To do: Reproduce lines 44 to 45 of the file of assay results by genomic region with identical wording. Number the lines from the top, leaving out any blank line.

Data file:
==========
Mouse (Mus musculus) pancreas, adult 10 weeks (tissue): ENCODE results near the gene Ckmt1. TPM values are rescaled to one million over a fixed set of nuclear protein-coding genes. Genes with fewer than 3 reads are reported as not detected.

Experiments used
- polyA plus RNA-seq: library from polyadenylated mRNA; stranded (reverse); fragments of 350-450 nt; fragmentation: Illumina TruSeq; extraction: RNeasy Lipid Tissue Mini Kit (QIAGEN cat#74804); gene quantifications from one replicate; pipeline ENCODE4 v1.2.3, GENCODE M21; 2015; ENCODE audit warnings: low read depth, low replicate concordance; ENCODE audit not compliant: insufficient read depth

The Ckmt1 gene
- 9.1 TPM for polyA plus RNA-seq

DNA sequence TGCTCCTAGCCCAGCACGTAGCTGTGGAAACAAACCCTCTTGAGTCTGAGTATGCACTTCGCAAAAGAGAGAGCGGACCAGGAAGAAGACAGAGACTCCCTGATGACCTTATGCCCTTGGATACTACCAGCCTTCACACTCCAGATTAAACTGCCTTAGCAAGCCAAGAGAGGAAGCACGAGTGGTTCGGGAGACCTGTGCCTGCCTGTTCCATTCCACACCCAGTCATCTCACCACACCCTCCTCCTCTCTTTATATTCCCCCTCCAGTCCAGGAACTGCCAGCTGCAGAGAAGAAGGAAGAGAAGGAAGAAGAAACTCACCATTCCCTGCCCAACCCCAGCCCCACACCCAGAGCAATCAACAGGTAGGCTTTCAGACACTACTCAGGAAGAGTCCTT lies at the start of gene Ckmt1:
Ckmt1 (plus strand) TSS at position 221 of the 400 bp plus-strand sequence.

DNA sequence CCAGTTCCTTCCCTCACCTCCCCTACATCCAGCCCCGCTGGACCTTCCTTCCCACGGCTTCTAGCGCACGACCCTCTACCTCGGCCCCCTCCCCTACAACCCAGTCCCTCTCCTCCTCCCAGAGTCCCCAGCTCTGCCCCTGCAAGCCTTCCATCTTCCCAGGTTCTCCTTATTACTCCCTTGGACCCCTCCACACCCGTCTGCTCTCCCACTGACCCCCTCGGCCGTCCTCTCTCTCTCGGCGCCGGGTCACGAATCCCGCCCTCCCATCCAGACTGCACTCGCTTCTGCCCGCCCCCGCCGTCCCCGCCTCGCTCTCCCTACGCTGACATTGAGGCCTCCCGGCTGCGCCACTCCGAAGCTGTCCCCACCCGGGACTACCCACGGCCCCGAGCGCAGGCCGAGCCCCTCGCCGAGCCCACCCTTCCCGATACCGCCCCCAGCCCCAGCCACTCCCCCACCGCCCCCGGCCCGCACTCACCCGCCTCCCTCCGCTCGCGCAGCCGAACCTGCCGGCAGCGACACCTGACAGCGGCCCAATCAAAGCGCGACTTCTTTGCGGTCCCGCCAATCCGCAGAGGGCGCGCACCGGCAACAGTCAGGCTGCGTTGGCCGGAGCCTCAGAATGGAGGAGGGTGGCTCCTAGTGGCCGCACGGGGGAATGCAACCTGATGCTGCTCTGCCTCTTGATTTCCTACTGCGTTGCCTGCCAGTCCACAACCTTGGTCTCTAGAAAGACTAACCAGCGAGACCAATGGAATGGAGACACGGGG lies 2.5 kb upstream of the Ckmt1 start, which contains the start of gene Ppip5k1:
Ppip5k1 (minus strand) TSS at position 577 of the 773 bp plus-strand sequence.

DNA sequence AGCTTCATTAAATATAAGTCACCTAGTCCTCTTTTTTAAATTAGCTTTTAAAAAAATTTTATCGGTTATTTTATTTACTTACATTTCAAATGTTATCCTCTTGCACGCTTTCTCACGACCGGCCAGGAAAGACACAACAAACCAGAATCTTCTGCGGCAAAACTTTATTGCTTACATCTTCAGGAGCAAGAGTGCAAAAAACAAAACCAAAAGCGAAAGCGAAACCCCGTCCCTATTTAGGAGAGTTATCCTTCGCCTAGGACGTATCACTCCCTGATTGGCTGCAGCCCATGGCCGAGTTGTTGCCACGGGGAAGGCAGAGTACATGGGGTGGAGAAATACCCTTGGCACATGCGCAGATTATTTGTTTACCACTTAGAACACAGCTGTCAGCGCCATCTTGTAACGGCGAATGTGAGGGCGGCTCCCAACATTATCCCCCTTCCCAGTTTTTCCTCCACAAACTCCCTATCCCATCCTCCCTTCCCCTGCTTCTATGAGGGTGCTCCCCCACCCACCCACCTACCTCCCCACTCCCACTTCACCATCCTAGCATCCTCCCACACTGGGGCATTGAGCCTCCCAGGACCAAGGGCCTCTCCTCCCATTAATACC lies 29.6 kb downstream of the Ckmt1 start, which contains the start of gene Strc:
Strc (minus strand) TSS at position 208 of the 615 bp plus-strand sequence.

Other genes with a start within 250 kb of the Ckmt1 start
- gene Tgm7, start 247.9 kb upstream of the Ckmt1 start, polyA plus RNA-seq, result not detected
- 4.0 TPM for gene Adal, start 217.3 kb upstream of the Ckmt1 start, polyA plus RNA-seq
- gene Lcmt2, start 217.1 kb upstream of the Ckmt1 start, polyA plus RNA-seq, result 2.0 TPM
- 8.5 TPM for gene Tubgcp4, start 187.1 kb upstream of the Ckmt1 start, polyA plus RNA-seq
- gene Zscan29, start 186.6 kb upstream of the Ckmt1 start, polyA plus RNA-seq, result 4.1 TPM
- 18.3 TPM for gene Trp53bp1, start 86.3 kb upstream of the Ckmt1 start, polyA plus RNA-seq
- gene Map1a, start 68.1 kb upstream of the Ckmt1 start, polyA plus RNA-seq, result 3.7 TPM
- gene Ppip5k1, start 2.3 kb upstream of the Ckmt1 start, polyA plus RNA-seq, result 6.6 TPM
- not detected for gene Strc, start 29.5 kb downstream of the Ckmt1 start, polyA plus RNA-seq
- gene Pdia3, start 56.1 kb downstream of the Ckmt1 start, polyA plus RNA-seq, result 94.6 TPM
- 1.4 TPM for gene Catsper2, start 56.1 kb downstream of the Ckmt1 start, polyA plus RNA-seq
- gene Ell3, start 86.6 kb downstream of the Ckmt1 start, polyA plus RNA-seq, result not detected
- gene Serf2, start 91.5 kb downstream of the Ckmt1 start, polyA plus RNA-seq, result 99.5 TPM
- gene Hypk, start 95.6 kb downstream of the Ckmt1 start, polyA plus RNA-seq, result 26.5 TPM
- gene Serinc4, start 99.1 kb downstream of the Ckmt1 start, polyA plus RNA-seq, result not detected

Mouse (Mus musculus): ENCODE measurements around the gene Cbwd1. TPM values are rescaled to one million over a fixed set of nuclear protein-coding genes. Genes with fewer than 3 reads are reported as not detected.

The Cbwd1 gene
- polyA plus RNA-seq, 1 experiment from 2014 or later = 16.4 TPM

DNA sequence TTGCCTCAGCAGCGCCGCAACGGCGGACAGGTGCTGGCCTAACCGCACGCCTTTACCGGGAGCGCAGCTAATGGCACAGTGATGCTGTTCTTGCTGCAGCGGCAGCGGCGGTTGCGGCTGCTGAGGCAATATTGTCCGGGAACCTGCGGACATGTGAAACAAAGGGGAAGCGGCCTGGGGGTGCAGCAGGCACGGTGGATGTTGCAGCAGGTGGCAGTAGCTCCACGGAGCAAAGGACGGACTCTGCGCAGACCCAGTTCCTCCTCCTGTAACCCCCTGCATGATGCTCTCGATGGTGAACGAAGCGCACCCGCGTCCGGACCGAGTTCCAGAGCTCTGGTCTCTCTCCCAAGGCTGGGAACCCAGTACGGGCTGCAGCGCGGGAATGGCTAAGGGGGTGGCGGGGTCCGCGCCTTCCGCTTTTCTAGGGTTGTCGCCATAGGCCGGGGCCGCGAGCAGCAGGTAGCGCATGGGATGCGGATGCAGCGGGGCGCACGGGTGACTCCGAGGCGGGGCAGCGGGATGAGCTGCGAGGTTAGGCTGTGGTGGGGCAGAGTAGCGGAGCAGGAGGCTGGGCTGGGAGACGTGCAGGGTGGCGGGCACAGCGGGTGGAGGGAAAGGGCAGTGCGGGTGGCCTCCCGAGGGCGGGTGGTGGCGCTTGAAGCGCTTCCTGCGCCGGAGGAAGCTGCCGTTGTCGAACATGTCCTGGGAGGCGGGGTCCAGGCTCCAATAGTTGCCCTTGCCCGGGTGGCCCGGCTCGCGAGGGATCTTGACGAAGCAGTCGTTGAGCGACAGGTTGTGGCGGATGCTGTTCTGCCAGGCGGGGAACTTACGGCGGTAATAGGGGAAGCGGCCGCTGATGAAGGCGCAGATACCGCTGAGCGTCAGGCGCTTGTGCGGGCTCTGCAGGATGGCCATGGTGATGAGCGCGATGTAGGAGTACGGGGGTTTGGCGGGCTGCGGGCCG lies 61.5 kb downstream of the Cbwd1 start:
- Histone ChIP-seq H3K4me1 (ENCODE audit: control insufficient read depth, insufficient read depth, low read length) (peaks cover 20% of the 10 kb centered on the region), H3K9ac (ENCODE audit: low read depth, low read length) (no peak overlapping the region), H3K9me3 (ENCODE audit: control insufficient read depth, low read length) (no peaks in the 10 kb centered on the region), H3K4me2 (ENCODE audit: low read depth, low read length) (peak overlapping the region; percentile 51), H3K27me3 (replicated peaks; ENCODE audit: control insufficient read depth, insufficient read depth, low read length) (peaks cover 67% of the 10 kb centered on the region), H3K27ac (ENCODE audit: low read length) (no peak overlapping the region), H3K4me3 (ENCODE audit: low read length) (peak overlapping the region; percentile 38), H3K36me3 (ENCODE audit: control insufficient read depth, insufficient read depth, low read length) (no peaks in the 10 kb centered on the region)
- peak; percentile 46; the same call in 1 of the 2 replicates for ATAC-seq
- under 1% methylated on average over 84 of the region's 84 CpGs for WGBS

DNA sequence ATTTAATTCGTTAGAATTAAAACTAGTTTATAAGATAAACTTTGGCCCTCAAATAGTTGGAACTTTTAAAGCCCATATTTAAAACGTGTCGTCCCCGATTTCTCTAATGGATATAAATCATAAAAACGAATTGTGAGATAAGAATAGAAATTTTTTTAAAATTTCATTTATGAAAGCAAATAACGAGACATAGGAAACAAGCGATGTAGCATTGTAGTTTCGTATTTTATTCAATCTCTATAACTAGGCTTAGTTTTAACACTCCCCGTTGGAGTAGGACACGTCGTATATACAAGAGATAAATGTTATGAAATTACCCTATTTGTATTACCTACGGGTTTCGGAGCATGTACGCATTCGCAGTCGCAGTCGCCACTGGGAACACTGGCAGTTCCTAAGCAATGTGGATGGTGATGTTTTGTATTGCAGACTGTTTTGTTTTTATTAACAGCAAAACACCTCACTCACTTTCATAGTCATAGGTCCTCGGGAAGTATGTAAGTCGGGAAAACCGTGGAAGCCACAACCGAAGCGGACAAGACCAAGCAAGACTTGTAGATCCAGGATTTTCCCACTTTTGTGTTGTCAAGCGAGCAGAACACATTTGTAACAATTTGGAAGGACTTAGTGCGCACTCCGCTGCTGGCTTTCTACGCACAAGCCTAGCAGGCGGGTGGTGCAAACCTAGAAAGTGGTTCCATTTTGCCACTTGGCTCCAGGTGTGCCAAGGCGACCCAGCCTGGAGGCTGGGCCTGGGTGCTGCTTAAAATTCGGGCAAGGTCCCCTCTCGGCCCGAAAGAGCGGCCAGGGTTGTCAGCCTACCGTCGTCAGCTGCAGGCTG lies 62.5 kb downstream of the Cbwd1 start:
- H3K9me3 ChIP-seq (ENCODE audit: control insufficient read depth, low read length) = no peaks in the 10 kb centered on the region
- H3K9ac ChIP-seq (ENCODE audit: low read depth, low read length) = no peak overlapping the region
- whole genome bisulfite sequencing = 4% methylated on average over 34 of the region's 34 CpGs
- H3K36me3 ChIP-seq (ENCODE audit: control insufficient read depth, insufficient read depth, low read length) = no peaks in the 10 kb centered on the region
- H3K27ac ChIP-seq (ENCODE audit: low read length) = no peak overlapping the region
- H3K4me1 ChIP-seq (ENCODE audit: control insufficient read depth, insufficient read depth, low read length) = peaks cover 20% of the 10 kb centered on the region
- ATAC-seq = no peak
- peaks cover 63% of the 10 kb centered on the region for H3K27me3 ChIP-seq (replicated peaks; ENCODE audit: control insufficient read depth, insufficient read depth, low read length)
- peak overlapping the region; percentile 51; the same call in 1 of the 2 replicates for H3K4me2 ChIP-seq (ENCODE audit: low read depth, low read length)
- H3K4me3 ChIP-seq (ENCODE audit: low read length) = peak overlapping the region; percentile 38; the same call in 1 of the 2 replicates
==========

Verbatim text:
- peak overlapping the region; percentile 51; the same call in 1 of the 2 replicates for H3K4me2 ChIP-seq (ENCODE audit: low read depth, low read length)
- H3K4me3 ChIP-seq (ENCODE audit: low read length) = peak overlapping the region; percentile 38; the same call in 1 of the 2 replicates